How to Prepare For an Unknown Future

Photo by Dunamis Church on Unsplash

Chance favors the prepared mind. — Louis Pasteur

There’s a reason humans hate unpredictability. We’re wired for threat.

Here we are. Upended. Suspended. Work is home. Out is in. Together is apart.

There are no ducks. No rows.

We can plan for the possibility of what’s ahead by harnessing the power of presence. Here are 4 science-based practices that can help you look within to look ahead:

1. Cope proactively, not reactively.

On a good day, we can handle stressful events. We can even forecast stress. Anticipate and strategically plan how we’d cope with each kind of stress. Scientists call this kind of situation-specific skill anticipatory coping.

This is a moment to prepare our mind and body. To balance our thinking and our responding. To look within while we look ahead.

By practicing mindfulness, we reduce our reactivity to stress. This allows us to expand our ability to proactively cope with imagined and real stressors. Now. How?

2. Toggle perspectives.

In the face of unpredictable, uncontrollable situations, our fear tends to fill in the blanks. We can quickly lose perspective. Researcher Barbara Frederickson of University of North Carolina at Chapel Hill found positive emotions can “open our mind”.

Negative emotions narrow our thinking, and harm the functioning of the heart by causing inflammation.

It’s a good thing we can often ‘undo’ the negative effects of harboring fear, anger and anxiety through becoming more mindful of positive emotions. (More on the power of generating positive self-emotion in #4).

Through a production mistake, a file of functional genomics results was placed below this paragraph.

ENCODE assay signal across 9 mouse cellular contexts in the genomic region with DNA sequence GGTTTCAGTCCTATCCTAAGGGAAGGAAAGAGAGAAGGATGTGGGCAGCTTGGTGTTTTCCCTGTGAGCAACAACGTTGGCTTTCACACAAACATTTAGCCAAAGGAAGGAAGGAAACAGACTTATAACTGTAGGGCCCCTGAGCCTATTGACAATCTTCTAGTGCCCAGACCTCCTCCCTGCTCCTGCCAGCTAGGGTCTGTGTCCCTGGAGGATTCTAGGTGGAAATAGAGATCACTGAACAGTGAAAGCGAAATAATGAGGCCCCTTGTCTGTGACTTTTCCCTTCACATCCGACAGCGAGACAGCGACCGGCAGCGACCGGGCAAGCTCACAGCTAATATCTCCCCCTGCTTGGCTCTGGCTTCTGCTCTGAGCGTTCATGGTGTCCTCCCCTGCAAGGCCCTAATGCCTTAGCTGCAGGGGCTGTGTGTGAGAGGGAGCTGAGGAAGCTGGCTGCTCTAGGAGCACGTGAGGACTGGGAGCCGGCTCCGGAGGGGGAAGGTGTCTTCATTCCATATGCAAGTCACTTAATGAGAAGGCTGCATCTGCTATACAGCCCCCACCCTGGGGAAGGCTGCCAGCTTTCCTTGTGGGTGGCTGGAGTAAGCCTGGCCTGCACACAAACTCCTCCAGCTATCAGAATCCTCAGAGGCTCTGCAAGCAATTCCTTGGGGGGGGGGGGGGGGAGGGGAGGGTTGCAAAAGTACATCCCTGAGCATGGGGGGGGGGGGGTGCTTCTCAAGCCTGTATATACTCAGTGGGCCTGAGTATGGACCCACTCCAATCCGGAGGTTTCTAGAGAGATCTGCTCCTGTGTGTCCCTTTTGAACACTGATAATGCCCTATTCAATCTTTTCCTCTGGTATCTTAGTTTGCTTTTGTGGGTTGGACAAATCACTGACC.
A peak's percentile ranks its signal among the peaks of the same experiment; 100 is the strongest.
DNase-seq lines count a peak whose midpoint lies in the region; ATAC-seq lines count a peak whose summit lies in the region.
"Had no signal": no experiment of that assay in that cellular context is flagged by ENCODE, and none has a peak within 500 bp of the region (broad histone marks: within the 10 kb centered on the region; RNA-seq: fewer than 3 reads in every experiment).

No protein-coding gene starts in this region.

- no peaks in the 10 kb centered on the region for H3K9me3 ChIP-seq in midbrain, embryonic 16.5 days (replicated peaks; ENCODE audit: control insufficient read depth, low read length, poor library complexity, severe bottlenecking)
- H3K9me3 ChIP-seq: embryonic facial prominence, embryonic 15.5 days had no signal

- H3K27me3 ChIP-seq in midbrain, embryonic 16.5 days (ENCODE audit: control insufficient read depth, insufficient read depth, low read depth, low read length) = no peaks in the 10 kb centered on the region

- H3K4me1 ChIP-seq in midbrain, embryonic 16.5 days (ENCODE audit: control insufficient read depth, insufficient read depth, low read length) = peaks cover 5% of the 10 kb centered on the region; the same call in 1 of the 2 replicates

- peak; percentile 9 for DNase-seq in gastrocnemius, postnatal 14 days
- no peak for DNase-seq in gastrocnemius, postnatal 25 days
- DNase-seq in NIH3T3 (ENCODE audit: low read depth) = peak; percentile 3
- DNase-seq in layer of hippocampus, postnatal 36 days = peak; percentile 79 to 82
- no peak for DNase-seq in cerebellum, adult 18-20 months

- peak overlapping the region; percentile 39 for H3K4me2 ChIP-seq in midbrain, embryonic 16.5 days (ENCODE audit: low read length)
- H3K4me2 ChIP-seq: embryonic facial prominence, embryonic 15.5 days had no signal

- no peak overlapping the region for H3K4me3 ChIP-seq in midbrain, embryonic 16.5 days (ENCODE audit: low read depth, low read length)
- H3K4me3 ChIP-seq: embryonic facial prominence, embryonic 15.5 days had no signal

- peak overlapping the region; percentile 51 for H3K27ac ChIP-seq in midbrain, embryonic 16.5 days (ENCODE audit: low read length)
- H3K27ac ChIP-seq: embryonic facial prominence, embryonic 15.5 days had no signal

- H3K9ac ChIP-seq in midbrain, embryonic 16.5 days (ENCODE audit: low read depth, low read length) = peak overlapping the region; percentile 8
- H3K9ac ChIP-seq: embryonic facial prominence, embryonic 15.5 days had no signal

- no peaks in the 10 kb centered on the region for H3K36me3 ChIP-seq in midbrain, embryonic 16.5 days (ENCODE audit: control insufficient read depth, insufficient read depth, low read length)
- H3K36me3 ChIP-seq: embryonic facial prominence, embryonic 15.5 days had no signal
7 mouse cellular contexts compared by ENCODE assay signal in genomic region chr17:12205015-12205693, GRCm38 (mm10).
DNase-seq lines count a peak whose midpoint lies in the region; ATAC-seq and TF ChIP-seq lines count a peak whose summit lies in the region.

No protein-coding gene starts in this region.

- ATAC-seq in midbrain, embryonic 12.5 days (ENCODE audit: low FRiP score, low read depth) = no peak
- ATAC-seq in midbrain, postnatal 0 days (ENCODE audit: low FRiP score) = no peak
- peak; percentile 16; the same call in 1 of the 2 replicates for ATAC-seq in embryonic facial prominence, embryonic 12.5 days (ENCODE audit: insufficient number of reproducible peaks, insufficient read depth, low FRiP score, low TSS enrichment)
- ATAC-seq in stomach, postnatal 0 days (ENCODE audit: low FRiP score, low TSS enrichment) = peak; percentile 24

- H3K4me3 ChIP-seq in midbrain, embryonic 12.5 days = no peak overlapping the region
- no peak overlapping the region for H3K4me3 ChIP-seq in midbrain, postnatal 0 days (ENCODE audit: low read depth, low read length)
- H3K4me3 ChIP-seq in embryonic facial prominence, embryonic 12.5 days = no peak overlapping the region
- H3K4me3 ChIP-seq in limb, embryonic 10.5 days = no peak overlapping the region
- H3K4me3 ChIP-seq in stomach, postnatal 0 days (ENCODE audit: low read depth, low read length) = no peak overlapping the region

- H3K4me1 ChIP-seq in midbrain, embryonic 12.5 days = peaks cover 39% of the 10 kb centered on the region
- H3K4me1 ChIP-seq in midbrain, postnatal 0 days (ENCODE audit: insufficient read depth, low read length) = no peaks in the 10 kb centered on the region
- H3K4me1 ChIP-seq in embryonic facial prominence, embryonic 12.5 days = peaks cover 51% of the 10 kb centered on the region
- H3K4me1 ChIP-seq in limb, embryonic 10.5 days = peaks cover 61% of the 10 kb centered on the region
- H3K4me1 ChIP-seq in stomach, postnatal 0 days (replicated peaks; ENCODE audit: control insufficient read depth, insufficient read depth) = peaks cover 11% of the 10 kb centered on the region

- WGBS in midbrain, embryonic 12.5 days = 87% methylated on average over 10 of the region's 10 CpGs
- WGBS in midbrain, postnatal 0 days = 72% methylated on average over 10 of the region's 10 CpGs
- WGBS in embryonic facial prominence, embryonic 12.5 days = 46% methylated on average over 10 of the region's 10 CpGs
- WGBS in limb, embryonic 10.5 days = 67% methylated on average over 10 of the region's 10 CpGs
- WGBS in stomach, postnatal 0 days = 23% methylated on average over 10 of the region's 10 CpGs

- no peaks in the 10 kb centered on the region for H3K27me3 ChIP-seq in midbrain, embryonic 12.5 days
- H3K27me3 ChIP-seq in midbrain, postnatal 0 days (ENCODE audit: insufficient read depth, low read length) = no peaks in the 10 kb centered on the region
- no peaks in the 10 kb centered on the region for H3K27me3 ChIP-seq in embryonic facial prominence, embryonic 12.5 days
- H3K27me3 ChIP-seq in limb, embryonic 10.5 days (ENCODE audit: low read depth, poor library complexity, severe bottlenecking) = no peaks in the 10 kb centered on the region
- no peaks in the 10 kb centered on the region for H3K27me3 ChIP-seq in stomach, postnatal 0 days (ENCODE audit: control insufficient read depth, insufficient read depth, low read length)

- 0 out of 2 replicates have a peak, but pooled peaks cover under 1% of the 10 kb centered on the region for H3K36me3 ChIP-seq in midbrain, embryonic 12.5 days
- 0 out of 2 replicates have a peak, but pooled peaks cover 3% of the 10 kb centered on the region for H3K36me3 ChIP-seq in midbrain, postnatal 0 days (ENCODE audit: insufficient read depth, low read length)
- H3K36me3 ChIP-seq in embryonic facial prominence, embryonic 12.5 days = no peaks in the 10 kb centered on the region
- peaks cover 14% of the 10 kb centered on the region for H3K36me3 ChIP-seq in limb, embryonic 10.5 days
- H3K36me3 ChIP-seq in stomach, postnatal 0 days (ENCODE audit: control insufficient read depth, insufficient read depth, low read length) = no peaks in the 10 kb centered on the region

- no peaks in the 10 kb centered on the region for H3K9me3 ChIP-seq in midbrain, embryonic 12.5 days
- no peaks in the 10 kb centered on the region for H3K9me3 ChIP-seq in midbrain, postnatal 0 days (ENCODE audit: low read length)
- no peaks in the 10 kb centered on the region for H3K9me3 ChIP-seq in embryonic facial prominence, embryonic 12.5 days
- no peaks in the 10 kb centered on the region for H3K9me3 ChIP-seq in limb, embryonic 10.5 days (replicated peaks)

3. Practice presence.

It may sound counterintuitive to focus on the moment when fears of un unknown future are gripping you. It’s not about avoidance. It’s about attention. The science is compelling.

When you tune in to senses and breath, you focus your attention — and this is the kicker — where you choose to focus it. This strengthens your capacity for stress resilience.

And, amazingly, Nobel Prize winning research tells us that practicing presence… promotes health longevity. (How long are your telomeres?)

4. Widen your lens.

A curious thing happens when we are stressed out and afraid. Our peripheral vision gets narrower. We see less when we’re less calm, less hopeful, less curious. Widening our vision, literally and figuratively, requires something that’s hard to curate when we’re scared: curiosity.

Bonus: all of these practices of broadening and building, reflecting, toggling, minding the moment… they integrate the brain.

An integrated brain is a supercharged brain (body and mind). Linking previously differentiated parts to form a stronger whole. Neuropsychiatrist Daniel Siegel says integration is the heart of health.

“Positivity doesn’t just reflect success and health. It produces success and health.” — Barbara Frederickson

We can meet the unknown with a sense of curiosity instead of terror. An acceptance of current reality, instead of resistance. An inner knowing that we can proactively cope without reactive fear immobilizing or derailing us.

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Lu Hanessian, MSc

Lu Hanessian, MSc

Adjunct Professor, Journalist, Former NBC Network Anchor/Discovery Health Channel Host, Host & Exec Producer of “The Foreseeable Now” podcast.